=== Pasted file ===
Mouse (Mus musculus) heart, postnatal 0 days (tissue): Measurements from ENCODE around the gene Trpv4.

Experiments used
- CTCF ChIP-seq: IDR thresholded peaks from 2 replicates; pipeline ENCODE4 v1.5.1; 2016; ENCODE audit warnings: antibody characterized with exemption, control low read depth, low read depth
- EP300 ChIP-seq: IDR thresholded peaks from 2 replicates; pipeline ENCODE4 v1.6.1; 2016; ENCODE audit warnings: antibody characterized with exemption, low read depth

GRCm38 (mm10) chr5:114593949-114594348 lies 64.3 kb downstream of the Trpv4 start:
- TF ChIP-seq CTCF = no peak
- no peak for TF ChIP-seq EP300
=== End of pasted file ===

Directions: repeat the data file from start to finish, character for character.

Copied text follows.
Mouse (Mus musculus) heart, postnatal 0 days (tissue): Measurements from ENCODE around the gene Trpv4.

Experiments used
- CTCF ChIP-seq: IDR thresholded peaks from 2 replicates; pipeline ENCODE4 v1.5.1; 2016; ENCODE audit warnings: antibody characterized with exemption, control low read depth, low read depth
- EP300 ChIP-seq: IDR thresholded peaks from 2 replicates; pipeline ENCODE4 v1.6.1; 2016; ENCODE audit warnings: antibody characterized with exemption, low read depth

GRCm38 (mm10) chr5:114593949-114594348 lies 64.3 kb downstream of the Trpv4 start:
- TF ChIP-seq CTCF = no peak
- no peak for TF ChIP-seq EP300